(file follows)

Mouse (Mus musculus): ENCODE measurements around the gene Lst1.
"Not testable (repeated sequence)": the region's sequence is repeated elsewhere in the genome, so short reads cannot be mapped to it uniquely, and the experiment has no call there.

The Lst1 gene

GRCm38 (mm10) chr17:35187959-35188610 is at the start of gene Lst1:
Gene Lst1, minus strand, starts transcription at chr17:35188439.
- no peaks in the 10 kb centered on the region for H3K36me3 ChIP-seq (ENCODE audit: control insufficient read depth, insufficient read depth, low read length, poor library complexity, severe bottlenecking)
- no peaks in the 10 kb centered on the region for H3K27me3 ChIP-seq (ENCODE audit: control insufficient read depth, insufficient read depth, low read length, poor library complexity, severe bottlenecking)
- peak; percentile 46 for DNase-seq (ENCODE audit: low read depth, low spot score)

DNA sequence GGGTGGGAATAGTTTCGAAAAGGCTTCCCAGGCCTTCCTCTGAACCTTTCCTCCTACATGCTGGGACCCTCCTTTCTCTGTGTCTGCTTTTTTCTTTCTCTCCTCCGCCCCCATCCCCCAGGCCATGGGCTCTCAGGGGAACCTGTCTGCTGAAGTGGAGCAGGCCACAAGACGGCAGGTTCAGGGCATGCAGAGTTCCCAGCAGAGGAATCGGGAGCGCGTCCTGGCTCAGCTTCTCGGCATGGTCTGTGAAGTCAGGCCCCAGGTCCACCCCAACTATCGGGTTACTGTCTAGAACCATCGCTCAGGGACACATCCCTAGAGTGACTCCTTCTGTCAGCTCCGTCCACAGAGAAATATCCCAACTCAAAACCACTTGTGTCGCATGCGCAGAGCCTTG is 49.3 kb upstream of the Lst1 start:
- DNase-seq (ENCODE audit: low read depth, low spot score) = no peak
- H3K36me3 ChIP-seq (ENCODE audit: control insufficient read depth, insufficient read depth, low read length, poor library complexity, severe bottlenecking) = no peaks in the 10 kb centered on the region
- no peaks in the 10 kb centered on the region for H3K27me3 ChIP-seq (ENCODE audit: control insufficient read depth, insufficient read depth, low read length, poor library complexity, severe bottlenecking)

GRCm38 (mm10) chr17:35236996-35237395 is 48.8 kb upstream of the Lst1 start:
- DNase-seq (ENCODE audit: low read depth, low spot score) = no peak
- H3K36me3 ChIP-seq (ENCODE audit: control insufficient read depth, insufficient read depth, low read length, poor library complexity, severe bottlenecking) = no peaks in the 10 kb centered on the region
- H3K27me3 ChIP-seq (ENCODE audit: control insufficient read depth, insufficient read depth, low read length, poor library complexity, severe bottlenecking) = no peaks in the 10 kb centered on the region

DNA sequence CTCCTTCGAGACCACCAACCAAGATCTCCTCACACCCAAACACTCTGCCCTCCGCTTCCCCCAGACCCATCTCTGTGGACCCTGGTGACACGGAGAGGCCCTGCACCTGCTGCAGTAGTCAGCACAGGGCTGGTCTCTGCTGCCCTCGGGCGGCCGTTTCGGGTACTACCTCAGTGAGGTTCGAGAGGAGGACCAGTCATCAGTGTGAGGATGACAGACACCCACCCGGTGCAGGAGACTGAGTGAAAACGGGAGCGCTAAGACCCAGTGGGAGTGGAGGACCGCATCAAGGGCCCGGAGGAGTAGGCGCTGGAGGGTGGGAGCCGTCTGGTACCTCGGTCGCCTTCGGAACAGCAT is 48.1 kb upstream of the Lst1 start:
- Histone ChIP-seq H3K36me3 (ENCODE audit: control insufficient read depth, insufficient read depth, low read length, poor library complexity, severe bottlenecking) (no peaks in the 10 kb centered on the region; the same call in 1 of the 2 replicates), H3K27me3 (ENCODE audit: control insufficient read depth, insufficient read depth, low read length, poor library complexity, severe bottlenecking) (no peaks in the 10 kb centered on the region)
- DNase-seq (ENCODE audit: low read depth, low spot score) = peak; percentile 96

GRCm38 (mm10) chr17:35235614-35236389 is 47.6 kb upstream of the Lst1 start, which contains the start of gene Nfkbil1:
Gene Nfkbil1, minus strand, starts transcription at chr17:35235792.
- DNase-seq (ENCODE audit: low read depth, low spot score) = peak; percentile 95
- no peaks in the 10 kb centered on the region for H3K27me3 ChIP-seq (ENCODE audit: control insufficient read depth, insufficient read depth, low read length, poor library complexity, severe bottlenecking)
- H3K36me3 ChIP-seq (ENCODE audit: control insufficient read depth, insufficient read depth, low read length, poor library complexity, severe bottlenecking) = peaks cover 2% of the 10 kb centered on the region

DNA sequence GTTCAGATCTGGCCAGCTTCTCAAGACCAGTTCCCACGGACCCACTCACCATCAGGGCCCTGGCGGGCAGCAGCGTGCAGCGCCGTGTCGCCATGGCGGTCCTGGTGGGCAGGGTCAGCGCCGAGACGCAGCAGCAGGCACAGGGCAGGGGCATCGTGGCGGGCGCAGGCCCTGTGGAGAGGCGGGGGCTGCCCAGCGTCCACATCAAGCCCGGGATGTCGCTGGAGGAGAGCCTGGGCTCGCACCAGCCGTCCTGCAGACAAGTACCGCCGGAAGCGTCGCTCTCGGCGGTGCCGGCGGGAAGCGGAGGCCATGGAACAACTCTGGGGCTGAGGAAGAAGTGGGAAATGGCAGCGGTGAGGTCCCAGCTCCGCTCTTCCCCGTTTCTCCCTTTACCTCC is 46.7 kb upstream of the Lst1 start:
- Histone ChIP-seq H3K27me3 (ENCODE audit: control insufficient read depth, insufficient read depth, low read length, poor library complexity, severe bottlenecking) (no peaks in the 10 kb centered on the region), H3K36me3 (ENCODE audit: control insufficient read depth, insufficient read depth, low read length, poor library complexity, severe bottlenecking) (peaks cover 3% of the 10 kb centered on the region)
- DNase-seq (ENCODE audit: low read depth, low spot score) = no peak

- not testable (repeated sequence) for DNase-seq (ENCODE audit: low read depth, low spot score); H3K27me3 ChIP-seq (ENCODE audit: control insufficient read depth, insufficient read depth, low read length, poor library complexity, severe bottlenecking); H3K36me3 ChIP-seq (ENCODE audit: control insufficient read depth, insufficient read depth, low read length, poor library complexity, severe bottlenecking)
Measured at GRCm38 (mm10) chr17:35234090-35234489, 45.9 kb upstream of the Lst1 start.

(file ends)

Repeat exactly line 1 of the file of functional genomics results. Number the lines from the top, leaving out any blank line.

Mouse (Mus musculus): ENCODE measurements around the gene Lst1.